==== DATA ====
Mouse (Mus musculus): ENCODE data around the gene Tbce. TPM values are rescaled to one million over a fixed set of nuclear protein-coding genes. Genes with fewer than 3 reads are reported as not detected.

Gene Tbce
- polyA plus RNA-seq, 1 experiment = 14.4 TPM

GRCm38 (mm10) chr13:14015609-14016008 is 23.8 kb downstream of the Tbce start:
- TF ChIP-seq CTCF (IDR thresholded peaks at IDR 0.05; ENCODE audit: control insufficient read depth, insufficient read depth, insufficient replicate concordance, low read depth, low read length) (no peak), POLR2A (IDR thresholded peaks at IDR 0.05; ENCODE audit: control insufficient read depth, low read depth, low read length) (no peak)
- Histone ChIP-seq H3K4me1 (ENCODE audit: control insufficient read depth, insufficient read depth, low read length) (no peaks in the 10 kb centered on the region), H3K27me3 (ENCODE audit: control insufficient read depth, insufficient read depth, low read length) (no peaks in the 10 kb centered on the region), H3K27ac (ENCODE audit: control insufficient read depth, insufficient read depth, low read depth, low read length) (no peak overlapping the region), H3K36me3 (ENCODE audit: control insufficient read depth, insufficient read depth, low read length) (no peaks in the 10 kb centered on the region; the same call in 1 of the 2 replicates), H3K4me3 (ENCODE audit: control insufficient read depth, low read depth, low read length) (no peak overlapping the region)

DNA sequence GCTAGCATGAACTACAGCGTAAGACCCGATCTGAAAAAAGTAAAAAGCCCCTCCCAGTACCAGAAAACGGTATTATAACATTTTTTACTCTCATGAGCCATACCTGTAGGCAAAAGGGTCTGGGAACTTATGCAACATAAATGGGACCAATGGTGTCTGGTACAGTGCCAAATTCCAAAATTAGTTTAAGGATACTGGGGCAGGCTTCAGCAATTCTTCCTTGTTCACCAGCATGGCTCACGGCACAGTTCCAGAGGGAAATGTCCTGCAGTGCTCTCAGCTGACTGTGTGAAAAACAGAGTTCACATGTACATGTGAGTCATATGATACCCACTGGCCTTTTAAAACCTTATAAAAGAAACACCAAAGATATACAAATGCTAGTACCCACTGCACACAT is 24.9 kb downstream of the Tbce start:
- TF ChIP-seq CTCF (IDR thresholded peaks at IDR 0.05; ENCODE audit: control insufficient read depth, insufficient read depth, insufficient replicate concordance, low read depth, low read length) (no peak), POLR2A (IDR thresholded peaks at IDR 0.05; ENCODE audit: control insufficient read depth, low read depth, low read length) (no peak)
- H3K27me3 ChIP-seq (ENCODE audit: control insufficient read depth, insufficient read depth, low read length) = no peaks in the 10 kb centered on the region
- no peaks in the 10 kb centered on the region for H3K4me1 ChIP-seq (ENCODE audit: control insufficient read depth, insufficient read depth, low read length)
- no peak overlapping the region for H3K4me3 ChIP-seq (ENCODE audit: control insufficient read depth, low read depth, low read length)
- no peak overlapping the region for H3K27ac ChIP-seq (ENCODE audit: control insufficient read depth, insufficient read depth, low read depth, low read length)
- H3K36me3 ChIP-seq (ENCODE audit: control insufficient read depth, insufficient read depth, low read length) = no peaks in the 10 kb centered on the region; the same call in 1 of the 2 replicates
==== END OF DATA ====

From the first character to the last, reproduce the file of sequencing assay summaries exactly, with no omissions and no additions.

Mouse (Mus musculus): ENCODE data around the gene Tbce. TPM values are rescaled to one million over a fixed set of nuclear protein-coding genes. Genes with fewer than 3 reads are reported as not detected.

Gene Tbce
- polyA plus RNA-seq, 1 experiment = 14.4 TPM

GRCm38 (mm10) chr13:14015609-14016008 is 23.8 kb downstream of the Tbce start:
- TF ChIP-seq CTCF (IDR thresholded peaks at IDR 0.05; ENCODE audit: control insufficient read depth, insufficient read depth, insufficient replicate concordance, low read depth, low read length) (no peak), POLR2A (IDR thresholded peaks at IDR 0.05; ENCODE audit: control insufficient read depth, low read depth, low read length) (no peak)
- Histone ChIP-seq H3K4me1 (ENCODE audit: control insufficient read depth, insufficient read depth, low read length) (no peaks in the 10 kb centered on the region), H3K27me3 (ENCODE audit: control insufficient read depth, insufficient read depth, low read length) (no peaks in the 10 kb centered on the region), H3K27ac (ENCODE audit: control insufficient read depth, insufficient read depth, low read depth, low read length) (no peak overlapping the region), H3K36me3 (ENCODE audit: control insufficient read depth, insufficient read depth, low read length) (no peaks in the 10 kb centered on the region; the same call in 1 of the 2 replicates), H3K4me3 (ENCODE audit: control insufficient read depth, low read depth, low read length) (no peak overlapping the region)

DNA sequence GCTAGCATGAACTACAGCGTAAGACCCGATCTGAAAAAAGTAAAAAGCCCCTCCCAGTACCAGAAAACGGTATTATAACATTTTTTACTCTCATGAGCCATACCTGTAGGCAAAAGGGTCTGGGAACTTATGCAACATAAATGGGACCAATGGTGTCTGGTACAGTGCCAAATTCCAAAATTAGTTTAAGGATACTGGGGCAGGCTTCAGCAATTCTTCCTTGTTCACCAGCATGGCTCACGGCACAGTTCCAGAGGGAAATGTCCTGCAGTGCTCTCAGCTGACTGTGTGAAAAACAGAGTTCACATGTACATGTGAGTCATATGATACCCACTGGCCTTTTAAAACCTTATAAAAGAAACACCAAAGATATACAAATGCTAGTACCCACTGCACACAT is 24.9 kb downstream of the Tbce start:
- TF ChIP-seq CTCF (IDR thresholded peaks at IDR 0.05; ENCODE audit: control insufficient read depth, insufficient read depth, insufficient replicate concordance, low read depth, low read length) (no peak), POLR2A (IDR thresholded peaks at IDR 0.05; ENCODE audit: control insufficient read depth, low read depth, low read length) (no peak)
- H3K27me3 ChIP-seq (ENCODE audit: control insufficient read depth, insufficient read depth, low read length) = no peaks in the 10 kb centered on the region
- no peaks in the 10 kb centered on the region for H3K4me1 ChIP-seq (ENCODE audit: control insufficient read depth, insufficient read depth, low read length)
- no peak overlapping the region for H3K4me3 ChIP-seq (ENCODE audit: control insufficient read depth, low read depth, low read length)
- no peak overlapping the region for H3K27ac ChIP-seq (ENCODE audit: control insufficient read depth, insufficient read depth, low read depth, low read length)
- H3K36me3 ChIP-seq (ENCODE audit: control insufficient read depth, insufficient read depth, low read length) = no peaks in the 10 kb centered on the region; the same call in 1 of the 2 replicates